Let's hope that our churches are thrumming with activity
The Pope will be hearing confessions today, Friday, the third of Lent, in St Peter’s Basilica in Rome. This is part of the “24 Hours for the Lord” initiative, which is taking place in Catholic churches around the world.
Of course, it is nice that the Pope is hearing confessions, and it is good to know that in so doing he is coming into contact with individual souls, because this is something all pastors need to do. As for the experience of going to confession to the Pope, one can but wonder what that must be like. Years ago, a priest who taught me, Fr KA Tomlinson, told me that as a student in Rome he had made the long journey to San Giovanni Rotondo to confess to the famous Padre Pio. I asked him what this had been like, and he told me that it had been just like going to confession to any other priest.
That is the great thing about going to confession. You do not need to go to the Pope, or even to a saint like Padre Pio; you can go to any old priest, and that is every bit as good. And that is wonderful news, because, just as most of us in this country are not very far from a supermarket, neither are we very far from a priest, so there is nothing really to stop us going to confession, except of course our sins, and in particular the sin of pride. But it would be a pity if we let our sins get in the way of experiencing the huge benefit and grace this sacrament confers.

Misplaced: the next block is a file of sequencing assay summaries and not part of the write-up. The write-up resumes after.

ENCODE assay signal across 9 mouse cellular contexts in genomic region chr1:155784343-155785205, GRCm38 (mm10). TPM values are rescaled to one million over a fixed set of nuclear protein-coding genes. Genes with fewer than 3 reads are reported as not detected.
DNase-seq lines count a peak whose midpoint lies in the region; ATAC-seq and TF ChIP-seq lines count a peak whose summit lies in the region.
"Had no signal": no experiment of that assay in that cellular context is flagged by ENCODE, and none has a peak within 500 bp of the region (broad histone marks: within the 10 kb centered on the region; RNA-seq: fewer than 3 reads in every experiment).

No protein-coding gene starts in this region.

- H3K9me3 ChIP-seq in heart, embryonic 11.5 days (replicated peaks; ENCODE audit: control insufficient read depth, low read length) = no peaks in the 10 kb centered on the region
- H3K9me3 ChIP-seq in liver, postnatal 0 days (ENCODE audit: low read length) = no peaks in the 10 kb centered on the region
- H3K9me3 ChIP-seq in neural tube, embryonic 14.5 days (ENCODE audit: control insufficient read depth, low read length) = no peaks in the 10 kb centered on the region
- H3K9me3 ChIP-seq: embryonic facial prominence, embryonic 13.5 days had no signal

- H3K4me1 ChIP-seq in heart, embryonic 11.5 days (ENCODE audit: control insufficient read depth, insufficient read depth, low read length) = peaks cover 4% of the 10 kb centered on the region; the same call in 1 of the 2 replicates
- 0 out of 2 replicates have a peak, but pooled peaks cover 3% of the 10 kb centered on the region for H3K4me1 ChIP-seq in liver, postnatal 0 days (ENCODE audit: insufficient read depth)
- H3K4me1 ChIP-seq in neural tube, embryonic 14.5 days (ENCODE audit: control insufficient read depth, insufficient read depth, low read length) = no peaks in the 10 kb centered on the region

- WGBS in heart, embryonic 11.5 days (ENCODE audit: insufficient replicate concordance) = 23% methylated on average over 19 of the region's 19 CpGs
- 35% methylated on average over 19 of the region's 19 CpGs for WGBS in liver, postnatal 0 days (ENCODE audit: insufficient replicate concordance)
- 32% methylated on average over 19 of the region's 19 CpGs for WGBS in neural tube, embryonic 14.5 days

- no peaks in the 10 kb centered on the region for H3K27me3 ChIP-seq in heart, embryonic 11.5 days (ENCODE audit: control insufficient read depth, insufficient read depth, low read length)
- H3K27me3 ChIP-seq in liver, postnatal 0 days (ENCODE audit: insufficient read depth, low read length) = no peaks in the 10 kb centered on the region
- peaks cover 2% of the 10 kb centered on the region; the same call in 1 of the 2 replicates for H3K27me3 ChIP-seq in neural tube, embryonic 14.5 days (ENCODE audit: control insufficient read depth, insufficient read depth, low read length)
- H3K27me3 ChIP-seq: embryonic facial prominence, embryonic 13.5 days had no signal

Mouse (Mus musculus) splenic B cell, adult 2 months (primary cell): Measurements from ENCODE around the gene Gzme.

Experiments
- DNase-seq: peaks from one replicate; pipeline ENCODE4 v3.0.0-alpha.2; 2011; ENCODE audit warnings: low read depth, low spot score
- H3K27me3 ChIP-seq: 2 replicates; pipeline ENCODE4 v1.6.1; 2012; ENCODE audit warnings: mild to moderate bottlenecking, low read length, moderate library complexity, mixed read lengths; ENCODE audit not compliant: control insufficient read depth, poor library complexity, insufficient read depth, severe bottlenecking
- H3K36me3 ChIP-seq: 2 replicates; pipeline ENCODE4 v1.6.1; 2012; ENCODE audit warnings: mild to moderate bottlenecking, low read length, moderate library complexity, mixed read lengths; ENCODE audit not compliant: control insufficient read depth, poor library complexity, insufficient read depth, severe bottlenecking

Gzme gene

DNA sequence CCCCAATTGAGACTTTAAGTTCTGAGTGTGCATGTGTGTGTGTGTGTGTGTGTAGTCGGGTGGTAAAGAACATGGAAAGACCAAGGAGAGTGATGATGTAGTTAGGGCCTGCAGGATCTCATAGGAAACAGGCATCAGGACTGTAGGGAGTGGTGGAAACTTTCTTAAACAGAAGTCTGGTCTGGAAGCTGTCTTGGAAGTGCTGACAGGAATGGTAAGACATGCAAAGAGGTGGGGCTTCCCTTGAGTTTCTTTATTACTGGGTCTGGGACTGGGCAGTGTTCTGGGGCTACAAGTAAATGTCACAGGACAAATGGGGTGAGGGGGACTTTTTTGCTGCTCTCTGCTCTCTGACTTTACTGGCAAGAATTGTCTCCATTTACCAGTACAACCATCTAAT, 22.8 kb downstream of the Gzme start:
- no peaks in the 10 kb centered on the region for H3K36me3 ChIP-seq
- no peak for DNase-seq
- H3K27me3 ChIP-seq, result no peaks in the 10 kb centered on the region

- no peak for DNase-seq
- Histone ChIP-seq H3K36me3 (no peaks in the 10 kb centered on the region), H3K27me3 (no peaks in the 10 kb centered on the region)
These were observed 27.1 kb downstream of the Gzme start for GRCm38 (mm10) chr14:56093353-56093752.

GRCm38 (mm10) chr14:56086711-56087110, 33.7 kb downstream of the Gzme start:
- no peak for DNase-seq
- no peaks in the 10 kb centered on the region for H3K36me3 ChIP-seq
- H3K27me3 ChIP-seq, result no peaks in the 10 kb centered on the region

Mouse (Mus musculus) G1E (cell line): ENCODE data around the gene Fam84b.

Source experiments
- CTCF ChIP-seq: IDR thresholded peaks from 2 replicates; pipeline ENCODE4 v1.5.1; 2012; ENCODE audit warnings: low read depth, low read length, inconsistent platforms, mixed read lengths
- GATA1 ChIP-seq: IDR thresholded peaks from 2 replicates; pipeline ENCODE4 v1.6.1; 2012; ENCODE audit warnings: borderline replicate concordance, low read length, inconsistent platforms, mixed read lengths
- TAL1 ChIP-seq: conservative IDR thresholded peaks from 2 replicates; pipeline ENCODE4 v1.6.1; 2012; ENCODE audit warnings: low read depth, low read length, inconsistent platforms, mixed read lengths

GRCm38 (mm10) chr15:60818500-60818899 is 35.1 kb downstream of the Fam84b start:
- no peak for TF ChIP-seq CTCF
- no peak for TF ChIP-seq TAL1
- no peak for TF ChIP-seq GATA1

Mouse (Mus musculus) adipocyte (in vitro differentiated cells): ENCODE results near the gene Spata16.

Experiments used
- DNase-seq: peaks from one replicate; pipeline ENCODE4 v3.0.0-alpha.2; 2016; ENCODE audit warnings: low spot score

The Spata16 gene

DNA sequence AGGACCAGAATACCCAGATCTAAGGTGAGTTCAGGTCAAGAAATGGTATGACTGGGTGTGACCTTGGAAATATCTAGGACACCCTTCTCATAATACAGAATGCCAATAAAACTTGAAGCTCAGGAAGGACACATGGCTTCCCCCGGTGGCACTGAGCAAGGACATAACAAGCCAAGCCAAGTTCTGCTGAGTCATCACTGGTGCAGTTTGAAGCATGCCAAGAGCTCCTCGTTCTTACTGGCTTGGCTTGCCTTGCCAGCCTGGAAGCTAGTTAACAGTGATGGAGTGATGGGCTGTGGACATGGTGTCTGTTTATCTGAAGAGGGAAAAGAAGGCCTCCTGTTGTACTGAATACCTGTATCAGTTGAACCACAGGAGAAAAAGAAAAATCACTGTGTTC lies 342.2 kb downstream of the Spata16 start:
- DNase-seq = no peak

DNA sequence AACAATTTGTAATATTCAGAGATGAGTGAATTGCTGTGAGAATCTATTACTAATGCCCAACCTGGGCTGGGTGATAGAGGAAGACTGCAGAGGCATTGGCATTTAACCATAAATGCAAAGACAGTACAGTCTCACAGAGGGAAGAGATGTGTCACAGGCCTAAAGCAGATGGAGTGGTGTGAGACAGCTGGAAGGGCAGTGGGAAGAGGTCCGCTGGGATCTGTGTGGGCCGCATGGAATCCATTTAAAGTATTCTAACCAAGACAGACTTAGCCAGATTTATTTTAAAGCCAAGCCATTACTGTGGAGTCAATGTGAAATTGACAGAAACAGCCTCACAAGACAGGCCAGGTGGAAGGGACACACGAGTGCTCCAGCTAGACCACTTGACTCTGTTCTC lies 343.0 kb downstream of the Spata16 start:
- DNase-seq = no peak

This Friday and tomorrow is the big chance, when going to confession becomes even easier than normal. My own parish church is going to be open from 6.15pm on Friday, until 6.15pm on Saturday, with continuous Adoration and Confessions. Let’s hope a lot of people feel the call of the Lord during this period. Let’s hope too that our big city centre churches are thrumming with activity during these 24 hours.
If I were to select one marker of the decline of Catholicism in the last 50 years, it would be the decline in the number of people coming to confession. This falling off is an indicator of a general falling off in devotional life. Moreover, it is my experience than in places where the sacrament of confession is still frequented – one thinks of Italy, Mexico and Kenya – the Church is in a much more healthy state than in this country.
My conviction is that the decline in the Church won’t be reversed until the decline in Confession is reversed. So, the 24 Hours for the Lord is an attempt to revive the soul of British Catholicism.
Incidentally, the idea of renaming the sacrament “Reconciliation” does not seem to have made it more popular, does it? Why can’t we call it what it is – confession? That is a good honest word, the meaning of which all of us, even non-Catholics, immediately understand.